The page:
Christianity as a ‘model religion’? Constructing global modernity in China, 1800 to the present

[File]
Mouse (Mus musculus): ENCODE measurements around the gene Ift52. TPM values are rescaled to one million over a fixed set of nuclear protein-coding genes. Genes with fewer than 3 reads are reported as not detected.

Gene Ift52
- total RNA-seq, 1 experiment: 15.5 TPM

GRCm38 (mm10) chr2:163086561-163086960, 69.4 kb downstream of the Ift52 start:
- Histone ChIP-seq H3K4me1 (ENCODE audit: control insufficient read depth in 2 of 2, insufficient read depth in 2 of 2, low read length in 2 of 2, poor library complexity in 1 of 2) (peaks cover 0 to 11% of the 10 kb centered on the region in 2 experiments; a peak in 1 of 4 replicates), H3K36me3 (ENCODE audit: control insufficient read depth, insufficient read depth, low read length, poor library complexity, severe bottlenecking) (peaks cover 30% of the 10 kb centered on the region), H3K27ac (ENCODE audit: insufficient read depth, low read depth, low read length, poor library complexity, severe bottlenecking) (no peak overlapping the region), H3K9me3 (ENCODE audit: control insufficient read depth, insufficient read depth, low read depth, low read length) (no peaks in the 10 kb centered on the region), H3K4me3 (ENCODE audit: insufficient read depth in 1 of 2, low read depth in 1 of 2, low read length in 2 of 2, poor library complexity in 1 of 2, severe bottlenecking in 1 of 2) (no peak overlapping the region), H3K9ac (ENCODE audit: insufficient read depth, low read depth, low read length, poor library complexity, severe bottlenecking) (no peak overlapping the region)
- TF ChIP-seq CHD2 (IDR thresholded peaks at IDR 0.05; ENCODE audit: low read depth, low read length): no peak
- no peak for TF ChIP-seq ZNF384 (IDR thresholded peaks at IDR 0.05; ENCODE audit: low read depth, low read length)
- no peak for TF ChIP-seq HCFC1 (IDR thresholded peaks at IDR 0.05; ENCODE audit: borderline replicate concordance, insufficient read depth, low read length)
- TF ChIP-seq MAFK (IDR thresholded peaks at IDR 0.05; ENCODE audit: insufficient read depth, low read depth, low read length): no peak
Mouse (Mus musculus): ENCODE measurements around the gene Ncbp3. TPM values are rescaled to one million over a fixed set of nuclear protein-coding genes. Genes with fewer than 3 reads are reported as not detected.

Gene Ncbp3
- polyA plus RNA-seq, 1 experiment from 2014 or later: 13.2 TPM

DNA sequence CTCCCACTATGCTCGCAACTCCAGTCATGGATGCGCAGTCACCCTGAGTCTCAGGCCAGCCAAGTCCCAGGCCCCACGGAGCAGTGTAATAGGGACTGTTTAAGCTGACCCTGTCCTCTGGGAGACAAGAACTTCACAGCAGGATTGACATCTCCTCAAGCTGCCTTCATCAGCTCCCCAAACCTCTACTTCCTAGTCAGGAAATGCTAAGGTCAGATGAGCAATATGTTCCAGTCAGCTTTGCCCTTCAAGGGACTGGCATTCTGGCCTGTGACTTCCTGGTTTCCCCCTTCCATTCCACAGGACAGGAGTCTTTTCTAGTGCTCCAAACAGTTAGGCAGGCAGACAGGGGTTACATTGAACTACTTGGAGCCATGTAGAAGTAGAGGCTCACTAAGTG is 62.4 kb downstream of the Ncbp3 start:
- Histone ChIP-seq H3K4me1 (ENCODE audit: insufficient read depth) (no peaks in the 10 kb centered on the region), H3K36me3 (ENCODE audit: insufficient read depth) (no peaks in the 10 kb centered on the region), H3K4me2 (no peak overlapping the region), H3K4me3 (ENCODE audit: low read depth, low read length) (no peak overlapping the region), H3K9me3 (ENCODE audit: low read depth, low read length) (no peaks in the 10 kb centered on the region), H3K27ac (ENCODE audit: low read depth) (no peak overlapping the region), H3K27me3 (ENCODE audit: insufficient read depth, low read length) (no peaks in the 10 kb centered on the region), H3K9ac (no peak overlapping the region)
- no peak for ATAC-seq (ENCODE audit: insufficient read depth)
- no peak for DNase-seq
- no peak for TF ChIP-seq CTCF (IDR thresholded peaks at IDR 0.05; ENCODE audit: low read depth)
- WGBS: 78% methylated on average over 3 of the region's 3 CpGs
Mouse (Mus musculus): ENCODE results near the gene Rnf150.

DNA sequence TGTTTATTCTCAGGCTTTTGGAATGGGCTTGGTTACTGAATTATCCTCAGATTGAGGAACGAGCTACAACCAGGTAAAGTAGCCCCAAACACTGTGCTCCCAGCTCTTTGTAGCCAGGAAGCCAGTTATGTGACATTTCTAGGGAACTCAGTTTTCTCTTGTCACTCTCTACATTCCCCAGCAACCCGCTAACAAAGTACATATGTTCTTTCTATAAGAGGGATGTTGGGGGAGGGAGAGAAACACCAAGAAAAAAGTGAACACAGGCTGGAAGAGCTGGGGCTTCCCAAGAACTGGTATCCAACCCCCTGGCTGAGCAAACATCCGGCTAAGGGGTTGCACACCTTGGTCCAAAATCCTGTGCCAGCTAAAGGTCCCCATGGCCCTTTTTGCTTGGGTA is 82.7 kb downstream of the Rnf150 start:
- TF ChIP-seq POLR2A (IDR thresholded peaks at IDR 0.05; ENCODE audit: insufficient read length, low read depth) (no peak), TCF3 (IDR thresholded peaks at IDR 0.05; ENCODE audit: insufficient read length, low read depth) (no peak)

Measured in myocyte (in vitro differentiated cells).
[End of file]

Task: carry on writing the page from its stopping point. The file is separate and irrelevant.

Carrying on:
The panel focuses on the transformation of religious and ideological discourses in China since the nineteenth century. Contributions will examine, in particular, how Christianity became a point of reference for such discourses. In fact, both in the Christian self-image and in external perspectives on the ‘Western’ religion, Christianity was perceived as a ‘prototypical religion’. In China in the nineteenth and early twentieth centuries, the Christian impact was a transnational phenomenon manifesting itself both as an ideational construct that drew on diverse cultural contexts and as a concrete presence in the form of foreign mission societies and indigenous congregations. On both levels, religious and political reform movements took Christianity as a focal point for developing their specific strategies of globalization and localization. This was true, among others, of new Confucian and Buddhist concepts in the late Qing and Republican periods, but also of attempts to achieve political mass mobilization through powerful ideologies explicitly designed as belief systems. Adaptation was generally selective, but could take on different forms, from the explicit emulation of Christian elements to disavowal of the borrowing from Christianity. Individual contributions will shed light on this phenomenon from different disciplinary angles and with regard to different historical contexts (including the present). At the same time, the panel will provide an opportunity to critically engage with the concepts of ‘globalization’ and ‘global modernity’, examining to what extent these analytical categories foster our understanding the ideational, social and political transformation of China since the nineteenth century.